Figure 6 -WR-112 Waveguide Response Showing Cutoff

Typically, this waveguide is used from 7.05 to 10 GHz.

## What are dBm?

RF signal power is often expressed in a logarithmic format. dBm refers to the ratio of the RF power to 1 milliwatt in logarithmic format. For instance, 1 Watt is 1000 milliwatts, so the ratio is 1000 and Log_{10}(1000) gives 30 dBm. In general:

The RMS voltage of an RF signal in a characteristic impedance R is given by:

Some RMS and peak voltages in a 50Ω system are shown in Table 2.

Table 2- RMS and Pk RF Voltage vs dBm

Notably, the peak RF voltages at +10 dBm and +30 dBm are 1V and 10V respectively. This is useful to know when evaluating low frequency signal levels with an oscilloscope.

## What is Thermal Noise?

First start with Boltzmann’s constant:

Boltzmann’s constant, k, gives the proportionality of the average kinetic energy of a particle in a system of particles at temperature K (degrees Kelvin). There will exist a statistical distribution of particles with higher or lower energy, but the average over a sufficiently great number of particles is useful for further calculations.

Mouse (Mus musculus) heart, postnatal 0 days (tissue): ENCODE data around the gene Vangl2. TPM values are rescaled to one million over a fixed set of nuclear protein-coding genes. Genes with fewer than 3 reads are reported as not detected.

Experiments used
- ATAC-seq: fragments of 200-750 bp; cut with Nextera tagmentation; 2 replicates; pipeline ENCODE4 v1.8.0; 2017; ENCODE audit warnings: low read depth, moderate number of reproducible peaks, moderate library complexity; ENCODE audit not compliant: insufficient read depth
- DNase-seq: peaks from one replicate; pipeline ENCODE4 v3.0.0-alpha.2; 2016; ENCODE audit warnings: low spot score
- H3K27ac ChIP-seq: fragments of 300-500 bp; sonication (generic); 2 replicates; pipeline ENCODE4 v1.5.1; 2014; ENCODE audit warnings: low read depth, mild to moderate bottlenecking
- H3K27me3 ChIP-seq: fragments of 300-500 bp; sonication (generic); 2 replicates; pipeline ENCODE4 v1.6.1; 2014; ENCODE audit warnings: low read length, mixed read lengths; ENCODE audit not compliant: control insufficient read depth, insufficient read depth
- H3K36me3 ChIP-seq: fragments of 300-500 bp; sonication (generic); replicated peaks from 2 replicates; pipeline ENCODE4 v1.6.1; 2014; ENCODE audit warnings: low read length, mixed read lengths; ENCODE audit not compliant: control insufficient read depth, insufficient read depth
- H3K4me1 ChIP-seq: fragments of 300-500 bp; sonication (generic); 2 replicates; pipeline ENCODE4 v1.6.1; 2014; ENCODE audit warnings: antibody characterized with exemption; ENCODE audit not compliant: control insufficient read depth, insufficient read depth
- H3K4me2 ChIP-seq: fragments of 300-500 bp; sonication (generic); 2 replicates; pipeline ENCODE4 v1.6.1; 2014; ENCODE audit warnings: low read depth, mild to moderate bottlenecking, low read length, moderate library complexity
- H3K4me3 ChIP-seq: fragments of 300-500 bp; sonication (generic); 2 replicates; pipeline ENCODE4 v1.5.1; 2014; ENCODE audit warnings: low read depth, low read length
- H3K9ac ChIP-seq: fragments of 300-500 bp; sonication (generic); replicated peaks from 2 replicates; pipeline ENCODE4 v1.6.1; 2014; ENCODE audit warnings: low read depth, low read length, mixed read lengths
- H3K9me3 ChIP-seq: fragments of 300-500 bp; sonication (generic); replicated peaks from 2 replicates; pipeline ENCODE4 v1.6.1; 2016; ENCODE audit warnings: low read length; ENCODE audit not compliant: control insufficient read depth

Charges within a resistor move about with thermal kinetic energy. If we consider a leaded resistor, then the axial component of current movement generates a voltage on the leads. This random axial charge movement creates an AC noise voltage on the resistor leads equal to:

Where k is Boltzmann’s constant

T is the Kelvin temperature

B is the bandwidth of the AC voltage measurement

R is the resistance of the resistor